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post #66 of 474 Old 09-19-2014, 06:01 AM
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Originally Posted by curlyjive View Post
I use my iPhone light to get out of the room after I turn everything off.
I thought everyone did.

Actually now that I think of it, since this pj is a laser, it would be a pretty neat feature to have a 5 minute delayed off so we could clean up and exit before we lost our light source. Not that I'd even suggest they add it because such a feature is so trivial - but if it was my design, I'd do it. That's how you can tell whether the people designing these things are avid users of their own products.
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post #67 of 474 Old 09-19-2014, 10:01 AM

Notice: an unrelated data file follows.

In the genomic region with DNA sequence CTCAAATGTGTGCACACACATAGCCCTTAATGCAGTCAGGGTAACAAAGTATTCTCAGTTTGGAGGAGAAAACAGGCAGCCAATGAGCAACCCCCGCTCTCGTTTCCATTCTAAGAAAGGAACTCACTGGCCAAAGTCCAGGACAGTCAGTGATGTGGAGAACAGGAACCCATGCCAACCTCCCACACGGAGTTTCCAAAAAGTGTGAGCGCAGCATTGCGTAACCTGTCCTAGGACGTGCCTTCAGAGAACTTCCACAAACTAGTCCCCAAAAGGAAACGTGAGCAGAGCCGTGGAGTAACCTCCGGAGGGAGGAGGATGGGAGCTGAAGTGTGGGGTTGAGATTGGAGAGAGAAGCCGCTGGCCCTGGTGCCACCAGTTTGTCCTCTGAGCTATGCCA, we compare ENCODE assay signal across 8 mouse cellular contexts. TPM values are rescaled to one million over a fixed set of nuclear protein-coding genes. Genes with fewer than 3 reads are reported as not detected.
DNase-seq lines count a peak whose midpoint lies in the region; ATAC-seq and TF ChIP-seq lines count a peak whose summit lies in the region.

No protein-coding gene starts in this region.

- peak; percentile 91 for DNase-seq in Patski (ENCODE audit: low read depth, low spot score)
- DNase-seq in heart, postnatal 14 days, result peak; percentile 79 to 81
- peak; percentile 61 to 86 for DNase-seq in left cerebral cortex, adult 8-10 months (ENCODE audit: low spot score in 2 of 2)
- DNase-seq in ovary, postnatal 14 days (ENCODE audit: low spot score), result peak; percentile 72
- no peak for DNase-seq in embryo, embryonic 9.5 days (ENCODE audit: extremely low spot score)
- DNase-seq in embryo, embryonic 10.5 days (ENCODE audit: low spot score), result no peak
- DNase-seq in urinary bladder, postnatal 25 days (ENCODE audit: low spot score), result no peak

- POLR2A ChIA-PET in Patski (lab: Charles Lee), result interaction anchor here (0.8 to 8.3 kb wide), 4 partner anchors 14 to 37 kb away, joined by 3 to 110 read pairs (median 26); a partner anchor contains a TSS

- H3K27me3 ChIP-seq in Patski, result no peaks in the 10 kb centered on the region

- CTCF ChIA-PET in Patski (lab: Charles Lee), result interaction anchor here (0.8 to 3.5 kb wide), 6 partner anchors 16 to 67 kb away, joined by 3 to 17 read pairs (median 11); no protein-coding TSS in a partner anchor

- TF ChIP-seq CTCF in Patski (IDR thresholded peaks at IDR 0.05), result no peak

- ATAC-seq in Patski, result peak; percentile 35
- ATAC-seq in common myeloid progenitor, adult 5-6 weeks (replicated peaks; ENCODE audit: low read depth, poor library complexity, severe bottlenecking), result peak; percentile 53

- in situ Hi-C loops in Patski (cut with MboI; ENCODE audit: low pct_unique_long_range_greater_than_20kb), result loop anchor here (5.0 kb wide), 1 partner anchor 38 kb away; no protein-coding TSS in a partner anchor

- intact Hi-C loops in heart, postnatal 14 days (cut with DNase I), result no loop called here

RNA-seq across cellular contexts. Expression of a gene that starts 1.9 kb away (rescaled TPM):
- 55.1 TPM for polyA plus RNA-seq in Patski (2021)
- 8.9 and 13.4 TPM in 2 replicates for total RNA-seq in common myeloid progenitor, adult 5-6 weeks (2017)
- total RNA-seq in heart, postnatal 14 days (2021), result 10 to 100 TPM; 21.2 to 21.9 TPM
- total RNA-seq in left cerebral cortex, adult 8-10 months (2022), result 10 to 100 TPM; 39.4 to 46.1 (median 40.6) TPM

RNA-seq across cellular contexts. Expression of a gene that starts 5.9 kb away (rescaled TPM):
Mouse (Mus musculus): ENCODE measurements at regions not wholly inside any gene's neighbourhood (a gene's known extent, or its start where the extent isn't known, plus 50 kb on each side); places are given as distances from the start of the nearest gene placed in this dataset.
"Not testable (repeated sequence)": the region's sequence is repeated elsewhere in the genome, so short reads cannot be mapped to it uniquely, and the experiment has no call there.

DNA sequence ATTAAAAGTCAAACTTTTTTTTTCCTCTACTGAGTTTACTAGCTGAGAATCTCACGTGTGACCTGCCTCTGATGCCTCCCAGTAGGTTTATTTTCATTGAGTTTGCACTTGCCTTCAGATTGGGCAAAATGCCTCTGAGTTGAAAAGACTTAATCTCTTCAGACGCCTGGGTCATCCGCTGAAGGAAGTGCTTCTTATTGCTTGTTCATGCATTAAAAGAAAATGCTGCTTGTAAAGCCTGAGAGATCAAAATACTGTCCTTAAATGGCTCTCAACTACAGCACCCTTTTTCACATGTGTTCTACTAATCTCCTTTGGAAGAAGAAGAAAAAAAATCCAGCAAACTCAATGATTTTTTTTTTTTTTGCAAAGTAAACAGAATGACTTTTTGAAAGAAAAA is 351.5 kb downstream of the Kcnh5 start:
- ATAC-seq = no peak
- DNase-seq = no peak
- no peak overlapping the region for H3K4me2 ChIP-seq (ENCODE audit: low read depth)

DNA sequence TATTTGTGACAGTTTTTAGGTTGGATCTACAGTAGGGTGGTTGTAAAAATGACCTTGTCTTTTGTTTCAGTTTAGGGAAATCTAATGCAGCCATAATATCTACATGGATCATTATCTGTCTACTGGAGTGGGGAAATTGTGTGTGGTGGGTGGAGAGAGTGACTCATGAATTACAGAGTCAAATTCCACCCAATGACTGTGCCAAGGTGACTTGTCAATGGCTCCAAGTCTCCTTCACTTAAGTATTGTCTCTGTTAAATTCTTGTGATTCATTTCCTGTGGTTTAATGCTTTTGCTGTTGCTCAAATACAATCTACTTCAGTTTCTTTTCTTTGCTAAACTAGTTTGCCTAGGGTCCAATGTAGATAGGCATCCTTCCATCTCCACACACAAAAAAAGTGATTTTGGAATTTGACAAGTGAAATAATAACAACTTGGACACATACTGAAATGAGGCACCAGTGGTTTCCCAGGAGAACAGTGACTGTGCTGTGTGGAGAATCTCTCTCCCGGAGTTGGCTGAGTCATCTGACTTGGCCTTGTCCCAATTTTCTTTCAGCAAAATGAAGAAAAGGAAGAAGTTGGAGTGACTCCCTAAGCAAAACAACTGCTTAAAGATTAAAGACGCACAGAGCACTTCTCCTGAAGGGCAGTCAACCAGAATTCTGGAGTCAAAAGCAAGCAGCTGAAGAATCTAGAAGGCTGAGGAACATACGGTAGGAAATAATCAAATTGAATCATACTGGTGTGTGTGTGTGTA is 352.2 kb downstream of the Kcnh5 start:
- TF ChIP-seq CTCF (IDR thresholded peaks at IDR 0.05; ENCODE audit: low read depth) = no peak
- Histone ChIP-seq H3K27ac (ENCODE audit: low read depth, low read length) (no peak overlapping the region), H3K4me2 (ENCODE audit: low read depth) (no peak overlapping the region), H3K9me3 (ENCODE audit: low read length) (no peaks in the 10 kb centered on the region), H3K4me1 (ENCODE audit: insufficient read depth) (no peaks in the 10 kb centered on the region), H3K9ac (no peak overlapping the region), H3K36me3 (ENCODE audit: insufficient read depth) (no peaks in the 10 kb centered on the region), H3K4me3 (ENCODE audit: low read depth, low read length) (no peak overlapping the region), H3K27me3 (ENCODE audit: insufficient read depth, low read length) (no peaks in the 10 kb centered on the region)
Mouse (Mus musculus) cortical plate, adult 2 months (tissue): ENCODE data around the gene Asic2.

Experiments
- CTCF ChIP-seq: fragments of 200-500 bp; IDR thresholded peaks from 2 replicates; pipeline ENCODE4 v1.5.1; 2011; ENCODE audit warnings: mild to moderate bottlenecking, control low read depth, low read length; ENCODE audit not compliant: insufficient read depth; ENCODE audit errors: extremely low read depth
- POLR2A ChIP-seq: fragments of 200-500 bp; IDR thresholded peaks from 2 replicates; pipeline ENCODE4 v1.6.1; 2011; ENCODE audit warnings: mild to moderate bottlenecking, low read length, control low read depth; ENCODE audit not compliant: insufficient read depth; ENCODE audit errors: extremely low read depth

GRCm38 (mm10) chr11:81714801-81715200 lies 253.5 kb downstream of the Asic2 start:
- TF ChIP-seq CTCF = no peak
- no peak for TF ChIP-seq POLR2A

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Originally Posted by lovingdvd View Post
So just to confirm - are you saying that with a 0 IRE pattern, complete fade to black, that the laser light does indeed completely turn off and there is no light from the projector?

In the black bars, you would be able to see hand puppets. Also at one point the image was all black on the screen and I could see the projected light. In other words, you could have seen hand puppets then.
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post #68 of 474 Old 09-19-2014, 10:40 AM - Thread Starter